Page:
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  • Thermal Pathfinding for 3-D ICs

    Page(s): 1159 - 1168
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    System architects traditionally use high-level models of component blocks to predict trends for various design metrics. However, with continually increasing design complexity and a confusing array of manufacturing choices, system-level design decisions cannot be made without considering physical-level details. This effect is more pronounced for 3-D integrated circuits (ICs) because it provides a plethora of physical-level design choices, such as the number of stacking layers and the type of 3-D bonding method, along with the choices provided by 2-D ICs. Thus, it is necessary for system-level flows to predict the complex interactions among system performance, power, temperature, floorplanning, process technology, computer architecture, and software/workloads. This is often called pathfinding. This paper presents a pathfinding flow that integrates SystemC transaction-level electrical and dynamic thermal simulations. The goal of this flow is to pass complex physical constraints to system architects in a convenient form. The applicability of the proposed flow is shown using an example stacking of two processor cores and L2 cache in two-tier 3-D stack. View full abstract»

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  • Insulation Resistance and Leakage Currents in Low-Voltage Ceramic Capacitors With Cracks

    Page(s): 1169 - 1176
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    Measurement of insulation resistance (IR) in multilayer ceramic capacitors (MLCCs) is considered a screening technique that ensures the dielectric is defect-free. This paper analyzes the effectiveness of this technique for revealing cracks in ceramic capacitors. It is shown that absorption currents prevail over the intrinsic leakage currents during standard IR measurements at room temperature. Absorption currents, and consequently IR, have a weak temperature dependence, increase linearly with voltage (before saturation), and are not sensitive to the presence of mechanical defects. On the contrary, intrinsic leakage currents increase super-linearly with voltage and exponentially with temperature (activation energy is in the range from 0.6 to 1.1 eV). Leakage currents associated with the presence of cracks have a weaker dependence on temperature and voltage compared with the intrinsic leakage currents. For this reason, intrinsic leakage currents prevail at high temperatures and voltages, thus masking the presence of defects. View full abstract»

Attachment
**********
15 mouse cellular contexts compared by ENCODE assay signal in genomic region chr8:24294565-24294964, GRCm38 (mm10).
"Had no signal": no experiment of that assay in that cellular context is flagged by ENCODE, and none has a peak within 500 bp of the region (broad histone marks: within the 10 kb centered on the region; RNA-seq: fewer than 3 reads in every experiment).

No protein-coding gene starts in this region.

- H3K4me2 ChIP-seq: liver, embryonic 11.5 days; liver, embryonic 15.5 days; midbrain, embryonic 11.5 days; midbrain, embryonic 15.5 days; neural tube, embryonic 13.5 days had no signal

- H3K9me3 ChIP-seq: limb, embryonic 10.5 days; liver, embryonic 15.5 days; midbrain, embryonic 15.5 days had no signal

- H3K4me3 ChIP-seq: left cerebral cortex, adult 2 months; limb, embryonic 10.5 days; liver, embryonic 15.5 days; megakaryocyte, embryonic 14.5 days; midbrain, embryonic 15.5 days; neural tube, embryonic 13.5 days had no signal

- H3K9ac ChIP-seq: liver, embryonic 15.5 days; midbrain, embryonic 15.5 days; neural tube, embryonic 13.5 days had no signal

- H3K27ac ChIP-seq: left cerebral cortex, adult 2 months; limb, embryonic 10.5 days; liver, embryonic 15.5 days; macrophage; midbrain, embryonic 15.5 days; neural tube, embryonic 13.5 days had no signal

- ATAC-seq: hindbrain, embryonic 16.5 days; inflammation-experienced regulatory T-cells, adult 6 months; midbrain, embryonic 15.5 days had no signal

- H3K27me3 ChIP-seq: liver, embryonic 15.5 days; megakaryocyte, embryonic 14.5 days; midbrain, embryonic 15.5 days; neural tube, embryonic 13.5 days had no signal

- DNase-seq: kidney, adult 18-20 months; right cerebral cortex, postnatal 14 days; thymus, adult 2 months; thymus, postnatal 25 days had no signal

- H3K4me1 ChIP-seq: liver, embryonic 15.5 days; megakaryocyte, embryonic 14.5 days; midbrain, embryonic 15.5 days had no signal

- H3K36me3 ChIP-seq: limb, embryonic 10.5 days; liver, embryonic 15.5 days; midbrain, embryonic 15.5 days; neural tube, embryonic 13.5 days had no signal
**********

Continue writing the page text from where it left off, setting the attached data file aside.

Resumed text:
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  • Analysis of the Interruption Process of Selective Miniature Circuit Breaker With Permanent Magnet Release

    Page(s): 1177 - 1183
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    The interruption process of the new-type selective miniature circuit breaker (SMCB) is different from the traditional low-voltage circuit breaker (LVCB). According to the operating principle of the SMCB, its interruption process can be divided into three stages; the corresponding mathematical model and calculation method are proposed as well. The calculation of the static characteristic of the magnetic release equipped with the permanent magnet shows that the influence of the current direction on the electromagnetic force cannot be ignored, which lead to the minimum tripping current of the release is equal to -315 and 490 A, respectively, when the armature is close to the permanent magnet. With the simulation and experimental results when the effective value of the prospective short-circuit current is 644 A and 1.5 kA, it indicates that the bigger the closing phase angle is, the quicker the arc ignition between the main contacts and the less arcing time will be. Moreover, the typical interruption parameters of the simulation and experimental results are comparable, and it demonstrates that the proposed method can be used for the optimization design of the SMCB. View full abstract»